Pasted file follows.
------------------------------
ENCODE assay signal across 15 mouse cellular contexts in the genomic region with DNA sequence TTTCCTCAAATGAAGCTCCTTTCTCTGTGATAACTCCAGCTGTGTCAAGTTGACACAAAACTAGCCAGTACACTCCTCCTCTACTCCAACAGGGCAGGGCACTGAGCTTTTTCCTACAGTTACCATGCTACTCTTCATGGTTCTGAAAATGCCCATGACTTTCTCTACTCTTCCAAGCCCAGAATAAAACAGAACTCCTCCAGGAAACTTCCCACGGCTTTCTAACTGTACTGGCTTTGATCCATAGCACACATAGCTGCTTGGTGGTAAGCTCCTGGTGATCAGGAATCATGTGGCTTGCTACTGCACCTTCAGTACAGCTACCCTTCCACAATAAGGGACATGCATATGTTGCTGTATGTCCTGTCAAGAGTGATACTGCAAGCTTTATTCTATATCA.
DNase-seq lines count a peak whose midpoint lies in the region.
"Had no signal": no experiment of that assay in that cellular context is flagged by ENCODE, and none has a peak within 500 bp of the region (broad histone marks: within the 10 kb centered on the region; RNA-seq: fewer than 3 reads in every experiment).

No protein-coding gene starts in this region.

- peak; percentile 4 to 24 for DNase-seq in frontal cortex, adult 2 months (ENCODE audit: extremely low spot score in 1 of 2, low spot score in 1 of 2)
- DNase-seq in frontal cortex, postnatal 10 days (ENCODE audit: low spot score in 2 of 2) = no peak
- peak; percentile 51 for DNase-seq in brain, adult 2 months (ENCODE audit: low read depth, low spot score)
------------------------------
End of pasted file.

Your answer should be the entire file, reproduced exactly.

ENCODE assay signal across 15 mouse cellular contexts in the genomic region with DNA sequence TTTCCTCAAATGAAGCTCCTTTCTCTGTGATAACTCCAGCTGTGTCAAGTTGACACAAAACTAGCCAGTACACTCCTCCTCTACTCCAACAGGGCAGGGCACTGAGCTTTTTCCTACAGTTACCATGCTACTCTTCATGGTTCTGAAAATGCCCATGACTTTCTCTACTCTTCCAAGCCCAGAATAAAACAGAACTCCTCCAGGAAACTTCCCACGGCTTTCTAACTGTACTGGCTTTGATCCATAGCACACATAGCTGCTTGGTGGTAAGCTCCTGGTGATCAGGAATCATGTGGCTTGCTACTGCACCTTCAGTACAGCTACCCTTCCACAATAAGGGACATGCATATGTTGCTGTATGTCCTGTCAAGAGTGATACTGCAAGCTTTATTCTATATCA.
DNase-seq lines count a peak whose midpoint lies in the region.
"Had no signal": no experiment of that assay in that cellular context is flagged by ENCODE, and none has a peak within 500 bp of the region (broad histone marks: within the 10 kb centered on the region; RNA-seq: fewer than 3 reads in every experiment).

No protein-coding gene starts in this region.

- peak; percentile 4 to 24 for DNase-seq in frontal cortex, adult 2 months (ENCODE audit: extremely low spot score in 1 of 2, low spot score in 1 of 2)
- DNase-seq in frontal cortex, postnatal 10 days (ENCODE audit: low spot score in 2 of 2) = no peak
- peak; percentile 51 for DNase-seq in brain, adult 2 months (ENCODE audit: low read depth, low spot score)